IN Coats(a) 11 $57,750 $29,000 NNYNNN N N
IN Lugar 33 $5,000 $1,000 YYYNNN N N
KS Brownback(a) 33 $500 $0 NYYYNN N N
KS Roberts 33 $34,197 $21,847 NYYYNN N N
KY McConnell 0 $93,700 $25,950 NNNNNN N N
KY Ford, W 33 $65,574 $55,998 NYNNYY N N
LA Breaux 67 $25,000 $11,500 NYNNYY Y Y
LA Landrieu 89 $2,500 $0 YYNYYY Y Y
MA Kerry 89 $0 $0 YYNYYY Y Y
MA Kennedy 100 $0 $0 YYYYYY Y Y
MD Mikulski 89 $0 $0 NYYYYY Y Y
MD Sarbanes 100 $0 $0 YYYYYY Y Y
ME Collins, S 78 $0 $0 NYYYNY Y Y
ME Snowe 89 $9,600 $7,000 YYYYNY Y Y
MI Abraham 56 $7,000 $1,000 NYYYNN Y N
MI Levin, C 89 $1,000 $0 YYNYYY Y Y
MN Grams 22 $23,750 $18,000 NNYYNN N N
MN Wellstone 100 $0 $0 YYYYYY Y Y
MO Ashcroft 22 $8,000 $8,000 NNYYNN N N
MO Bond 33 $39,000 $30,000 NYYYNN N N
MS Lott 0 $50,250 $24,250 ----NN N N
MS Cochran 11 $36,450 $13,000 NNYNNN N N
MT Burns(a) 11 $48,000 $27,000 NNYNNN N N
MT Baucus 100 $18,250 $5,000 YYYYYY Y Y
NC Faircloth 0 $88,666 $6,500 NNNNNN N N
NC Helms 0 $112,250 $52,250 NNNNNN N N
ND Conrad 100 $37,855 $15,000 YYYYYY Y Y
ND Dorgan 100 $24,500 $12,000 YYYYYY Y Y
NE Hagel 11 $19,000 $7,000 NNYNNN N N
NE Kerrey 89 $27,500 $21,500 NYYYYY Y Y
NH Smith, B 14 $37,300 $23,000 --YNNN N N
NH Gregg 56 $8,166 $3,000 NYYYNN Y N
NJ Torricelli 89 $500 $0 NYYYYY Y Y
NJ Lautenberg 100 $2,500 $0 YYYYYY Y Y
NM Domenici 22 $32,000 $14,000 NNYYNN N N
NM Bingaman 100 $0 $0 YYYYYY Y Y
NV Reid 89 $13,000 $7,000 NYYYYY Y Y
NV Bryan(a) 100 $16,500 $13,500 YYYYYY Y Y
NY D'Amato 78 $38,666 $19,000 YYYYNN Y Y
NY Moynihan 100 $8,500 $7,000 YYYYYY Y Y
OH DeWine 56 $34,000 $23,000 NYNYNN Y Y
OH Glenn 89 $0 $0 YYNYYY Y Y
OK Nickles 11 $40,166 $26,000 NNYNNN N N
OK Inhofe 22 $38,200 $16,000 NNYYNN N N
OR Smith, G 78 $0 $0 YYYYNN Y Y
OR Wyden 100 $0 $0 YYYYYY Y Y
PA Santorum(a) 33 $35,750 $31,500 NYYYNN N N
PA Specter 100 $9,916 $3,450 YYY--- - -
RI Chafee 89 $0 $0 YYNYYY Y Y
RI Reed 100 $0 $0 YYYYYY Y Y
SC Thurmond 11 $25,500 $15,000 NYNNNN N N
SC Hollings 44 $71,963 $16,998 NYNNYN Y N
SD Daschle 89 $12,000 $3,000 YYNYYY Y Y
SD Johnson, T 100 $4,500 $2,000 YYYYYY Y Y
TN Thompson, F 11 $47,000 $33,000 NNYNNN N N
TN Frist 33 $15,500 $1,000 NYNNNN Y N
TX Hutchison 11 $44,923 $44,923 NNNYNN N N
TX Gramm 22 $40,600 $14,000 NNYYNN N N
UT Hatch 13 $11,400 $9,000 NYN-NN N N
UT Bennett 56 $2,166 $0 NYNYNN Y Y
VA Warner 11 $62,566 $39,150 NNYNNN N N
VA Robb 33 $40,500 $19,000 NYNNYY N N
VT Jeffords 89 $5,600 $1,100 YYNYYY Y Y
VT Leahy 100 $0 $0 YYYYYY Y Y
WA Gorton 11 $10,000 $7,000 NYNNNN N N
WA Murray 100 $0 $0 YYYYYY Y Y
WI Feingold 89 $1,000 $0 NYYYYY Y Y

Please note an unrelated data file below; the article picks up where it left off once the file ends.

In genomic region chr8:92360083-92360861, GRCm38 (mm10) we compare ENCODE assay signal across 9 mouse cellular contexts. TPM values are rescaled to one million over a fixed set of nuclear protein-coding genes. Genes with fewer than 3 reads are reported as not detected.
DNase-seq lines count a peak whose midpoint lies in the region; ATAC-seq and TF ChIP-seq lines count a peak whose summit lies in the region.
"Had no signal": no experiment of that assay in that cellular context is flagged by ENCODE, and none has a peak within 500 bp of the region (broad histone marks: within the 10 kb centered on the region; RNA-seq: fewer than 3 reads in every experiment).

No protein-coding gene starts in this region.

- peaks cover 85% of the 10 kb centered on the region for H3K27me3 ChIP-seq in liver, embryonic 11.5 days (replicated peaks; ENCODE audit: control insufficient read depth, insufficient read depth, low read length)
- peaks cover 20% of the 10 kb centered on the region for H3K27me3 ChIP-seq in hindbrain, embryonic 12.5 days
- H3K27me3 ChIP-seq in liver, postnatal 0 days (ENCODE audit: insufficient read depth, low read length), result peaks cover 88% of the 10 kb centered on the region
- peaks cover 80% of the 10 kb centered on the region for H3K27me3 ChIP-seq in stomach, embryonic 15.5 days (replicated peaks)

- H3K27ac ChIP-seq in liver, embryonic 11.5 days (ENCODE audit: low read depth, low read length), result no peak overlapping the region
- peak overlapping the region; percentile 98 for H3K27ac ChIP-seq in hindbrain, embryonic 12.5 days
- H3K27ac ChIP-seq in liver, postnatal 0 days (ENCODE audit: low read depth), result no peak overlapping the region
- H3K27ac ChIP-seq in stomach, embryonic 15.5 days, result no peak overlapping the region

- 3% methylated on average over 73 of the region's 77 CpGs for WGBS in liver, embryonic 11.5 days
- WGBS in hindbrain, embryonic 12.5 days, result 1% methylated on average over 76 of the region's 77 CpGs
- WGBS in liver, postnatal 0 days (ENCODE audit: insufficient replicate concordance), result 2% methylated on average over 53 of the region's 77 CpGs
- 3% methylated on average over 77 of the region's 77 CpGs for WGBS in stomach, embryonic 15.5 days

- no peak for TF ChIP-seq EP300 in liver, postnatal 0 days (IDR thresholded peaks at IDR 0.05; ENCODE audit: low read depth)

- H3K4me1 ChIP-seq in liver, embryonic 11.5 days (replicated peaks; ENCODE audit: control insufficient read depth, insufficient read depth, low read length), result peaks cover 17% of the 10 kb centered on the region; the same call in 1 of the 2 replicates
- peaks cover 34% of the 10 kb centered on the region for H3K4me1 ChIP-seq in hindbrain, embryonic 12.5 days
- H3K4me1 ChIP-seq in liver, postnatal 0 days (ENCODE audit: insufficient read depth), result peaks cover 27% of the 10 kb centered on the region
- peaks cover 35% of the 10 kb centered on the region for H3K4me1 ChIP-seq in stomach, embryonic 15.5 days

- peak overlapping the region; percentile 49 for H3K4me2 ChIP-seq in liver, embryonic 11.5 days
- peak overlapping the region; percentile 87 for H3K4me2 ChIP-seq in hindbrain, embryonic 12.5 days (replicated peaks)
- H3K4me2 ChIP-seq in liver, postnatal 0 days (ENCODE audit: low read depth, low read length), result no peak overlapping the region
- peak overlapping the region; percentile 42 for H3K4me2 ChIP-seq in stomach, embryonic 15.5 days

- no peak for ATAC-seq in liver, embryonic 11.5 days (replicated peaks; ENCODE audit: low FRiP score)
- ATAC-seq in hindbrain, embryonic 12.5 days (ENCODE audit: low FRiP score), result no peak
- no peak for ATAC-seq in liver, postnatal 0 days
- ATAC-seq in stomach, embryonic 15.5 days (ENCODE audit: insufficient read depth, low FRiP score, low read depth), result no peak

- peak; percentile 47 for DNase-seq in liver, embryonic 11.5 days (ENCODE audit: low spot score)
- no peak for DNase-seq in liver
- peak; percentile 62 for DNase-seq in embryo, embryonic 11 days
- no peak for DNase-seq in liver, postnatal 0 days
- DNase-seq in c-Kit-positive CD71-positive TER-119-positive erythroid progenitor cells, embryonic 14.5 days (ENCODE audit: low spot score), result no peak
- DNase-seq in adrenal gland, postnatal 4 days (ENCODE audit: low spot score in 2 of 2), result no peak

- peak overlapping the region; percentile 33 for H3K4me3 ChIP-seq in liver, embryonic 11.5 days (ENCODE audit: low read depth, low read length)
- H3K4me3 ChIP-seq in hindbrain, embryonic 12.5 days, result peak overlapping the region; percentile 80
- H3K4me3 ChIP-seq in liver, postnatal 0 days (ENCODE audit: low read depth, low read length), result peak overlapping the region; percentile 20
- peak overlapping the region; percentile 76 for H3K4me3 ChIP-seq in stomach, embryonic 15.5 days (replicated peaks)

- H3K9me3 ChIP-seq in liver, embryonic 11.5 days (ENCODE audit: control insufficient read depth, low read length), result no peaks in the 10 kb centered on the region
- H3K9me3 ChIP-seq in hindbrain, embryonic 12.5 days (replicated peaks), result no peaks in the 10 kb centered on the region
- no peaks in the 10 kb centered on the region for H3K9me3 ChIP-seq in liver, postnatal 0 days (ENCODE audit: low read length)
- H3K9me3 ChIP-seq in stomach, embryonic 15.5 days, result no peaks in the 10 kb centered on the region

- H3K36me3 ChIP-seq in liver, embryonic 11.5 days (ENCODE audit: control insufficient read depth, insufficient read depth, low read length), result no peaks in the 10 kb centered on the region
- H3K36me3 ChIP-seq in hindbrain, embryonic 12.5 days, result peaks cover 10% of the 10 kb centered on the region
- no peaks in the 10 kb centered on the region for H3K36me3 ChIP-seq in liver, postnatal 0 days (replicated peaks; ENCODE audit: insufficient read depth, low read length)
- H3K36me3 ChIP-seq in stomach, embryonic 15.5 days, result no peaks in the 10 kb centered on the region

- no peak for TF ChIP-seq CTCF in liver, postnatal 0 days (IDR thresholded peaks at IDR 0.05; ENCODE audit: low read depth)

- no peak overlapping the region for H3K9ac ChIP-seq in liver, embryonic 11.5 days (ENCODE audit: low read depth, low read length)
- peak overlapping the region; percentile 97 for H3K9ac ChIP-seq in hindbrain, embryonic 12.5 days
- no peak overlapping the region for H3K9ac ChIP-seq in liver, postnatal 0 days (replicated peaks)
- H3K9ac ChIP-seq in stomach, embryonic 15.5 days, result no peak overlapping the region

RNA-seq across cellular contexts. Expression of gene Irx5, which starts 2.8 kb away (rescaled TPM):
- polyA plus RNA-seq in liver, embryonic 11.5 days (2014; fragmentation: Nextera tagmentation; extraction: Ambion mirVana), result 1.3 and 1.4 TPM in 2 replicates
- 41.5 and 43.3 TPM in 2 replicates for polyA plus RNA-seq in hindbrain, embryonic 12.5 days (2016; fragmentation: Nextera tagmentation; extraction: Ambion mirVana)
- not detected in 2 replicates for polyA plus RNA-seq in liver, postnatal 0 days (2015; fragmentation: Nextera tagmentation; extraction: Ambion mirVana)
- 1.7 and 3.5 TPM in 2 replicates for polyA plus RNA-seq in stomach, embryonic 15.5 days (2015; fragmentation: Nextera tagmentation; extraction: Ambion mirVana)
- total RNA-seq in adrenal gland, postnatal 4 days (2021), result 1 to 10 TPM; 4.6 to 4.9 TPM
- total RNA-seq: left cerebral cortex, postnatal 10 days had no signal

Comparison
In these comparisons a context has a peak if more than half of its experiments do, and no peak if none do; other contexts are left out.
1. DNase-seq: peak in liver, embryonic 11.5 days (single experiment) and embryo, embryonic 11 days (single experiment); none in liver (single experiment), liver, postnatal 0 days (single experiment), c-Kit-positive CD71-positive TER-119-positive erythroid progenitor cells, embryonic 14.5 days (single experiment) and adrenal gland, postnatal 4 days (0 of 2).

WI Kohl 89 $0 $0 YYNYYY Y Y
WV Byrd 78 $16,000 $3,000 NYNYYY Y Y
WV Rockefeller 89 $8,611 $0 YYNYYY Y Y
WY Enzi 11 $0 $0 NNYNNN N N
WY Thomas, C 11 $34,550 $23,000 NNYNNN N N
(a): Tobacco PAC money returned by these Senators was deducted
from their "Tobacco $ 1987-1998" column totals.
(b) VOTE EXPLANATIONS:
Vote 1: Table Kennedy Amendment. Pro-Kid vote was NO. This
amendment would have raised the price increase from $1.10 to $1.50
per pack. The motion to table passed 59-39.
Vote 2: Table Ashcroft Amendment. Pro-Kid vote was YES.
This amendment would have eliminated the revenue measures from the
underlying bill. The motion to table passed 72-26.
Vote 3: Table Gregg Amendment. Pro-Kid vote was NO. This
amendment removed the $8 billion per year cap and all other civil
liability provisions from the bill. The motion to table failed
Vote 4: Table Durbin-DeWine. Pro-Kid vote was NO. This
amendment shifted the focus of the "lookback" penalties from
industry-wide to company specific. The motion to table failed 29-66.
Vote 5: Pass Coverdell Amendment. Pro-Kid vote was NO. This
amendment funded anti-illegal-drug enforcement and interdiction.
All funds for these programs were authorized to be taken from the
public health account created by S. 1415. The amendment passed
Vote 6: Table Gramm Amendment. Pro-Kid vote was YES. This
amendment provided a reduction in the so-called "marriage-tax."
Funds for this would be taken from the public health account created
by S. 1415, as well as the other accounts, such as for health
research, farmers, and state reimbursement. The motion to table
Vote 7/8: Cloture Motion -- Because of importance, this vote
counts twice. Pro-Kid vote was YES. This final cloture motion
would have moved S. 1415 to a final vote on passage. The cloture
motion failed 57-42. (60 votes needed to invoke cloture.)
Vote 9: Motion to Waive Budget Point of Order. Pro-Kid vote
was YES. This point of order removed S. 1415 from the Senate floor
and sent it back to the Commerce Committee. The motion to waive
the point or order failed 53-46 (60 votes needed to waive motion).